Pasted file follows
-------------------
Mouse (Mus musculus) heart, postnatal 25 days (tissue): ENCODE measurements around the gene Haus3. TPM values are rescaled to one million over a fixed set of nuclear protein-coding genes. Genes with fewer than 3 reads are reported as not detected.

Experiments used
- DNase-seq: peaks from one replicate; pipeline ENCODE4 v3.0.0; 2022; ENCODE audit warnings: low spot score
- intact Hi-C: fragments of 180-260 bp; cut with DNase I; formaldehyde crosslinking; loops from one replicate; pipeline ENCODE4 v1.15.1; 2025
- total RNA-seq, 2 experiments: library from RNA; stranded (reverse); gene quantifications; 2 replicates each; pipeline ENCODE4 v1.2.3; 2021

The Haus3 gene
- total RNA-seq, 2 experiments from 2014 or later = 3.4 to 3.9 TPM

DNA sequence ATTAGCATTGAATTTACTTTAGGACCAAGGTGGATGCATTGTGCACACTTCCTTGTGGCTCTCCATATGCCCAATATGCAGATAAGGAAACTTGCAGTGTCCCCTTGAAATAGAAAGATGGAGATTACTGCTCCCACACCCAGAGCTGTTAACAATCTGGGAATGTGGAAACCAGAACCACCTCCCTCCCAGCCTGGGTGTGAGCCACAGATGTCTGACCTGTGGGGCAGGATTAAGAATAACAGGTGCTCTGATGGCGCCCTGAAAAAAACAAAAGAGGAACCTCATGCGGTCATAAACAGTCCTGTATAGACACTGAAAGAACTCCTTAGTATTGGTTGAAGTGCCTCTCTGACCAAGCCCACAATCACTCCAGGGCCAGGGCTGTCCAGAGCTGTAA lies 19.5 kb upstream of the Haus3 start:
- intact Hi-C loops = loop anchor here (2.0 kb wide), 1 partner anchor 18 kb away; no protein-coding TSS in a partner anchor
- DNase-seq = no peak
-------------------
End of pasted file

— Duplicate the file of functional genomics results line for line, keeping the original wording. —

Mouse (Mus musculus) heart, postnatal 25 days (tissue): ENCODE measurements around the gene Haus3. TPM values are rescaled to one million over a fixed set of nuclear protein-coding genes. Genes with fewer than 3 reads are reported as not detected.

Experiments used
- DNase-seq: peaks from one replicate; pipeline ENCODE4 v3.0.0; 2022; ENCODE audit warnings: low spot score
- intact Hi-C: fragments of 180-260 bp; cut with DNase I; formaldehyde crosslinking; loops from one replicate; pipeline ENCODE4 v1.15.1; 2025
- total RNA-seq, 2 experiments: library from RNA; stranded (reverse); gene quantifications; 2 replicates each; pipeline ENCODE4 v1.2.3; 2021

The Haus3 gene
- total RNA-seq, 2 experiments from 2014 or later = 3.4 to 3.9 TPM

DNA sequence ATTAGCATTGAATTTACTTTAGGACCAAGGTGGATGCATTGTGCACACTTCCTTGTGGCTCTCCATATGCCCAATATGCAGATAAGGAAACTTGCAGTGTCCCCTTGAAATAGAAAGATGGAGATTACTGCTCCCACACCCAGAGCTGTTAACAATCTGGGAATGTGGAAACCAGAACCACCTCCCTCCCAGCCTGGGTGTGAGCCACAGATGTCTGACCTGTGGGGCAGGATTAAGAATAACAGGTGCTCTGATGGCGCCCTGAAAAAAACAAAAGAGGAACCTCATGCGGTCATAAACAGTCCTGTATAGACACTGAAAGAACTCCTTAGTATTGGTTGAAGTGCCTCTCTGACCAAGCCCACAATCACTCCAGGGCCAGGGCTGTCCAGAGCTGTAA lies 19.5 kb upstream of the Haus3 start:
- intact Hi-C loops = loop anchor here (2.0 kb wide), 1 partner anchor 18 kb away; no protein-coding TSS in a partner anchor
- DNase-seq = no peak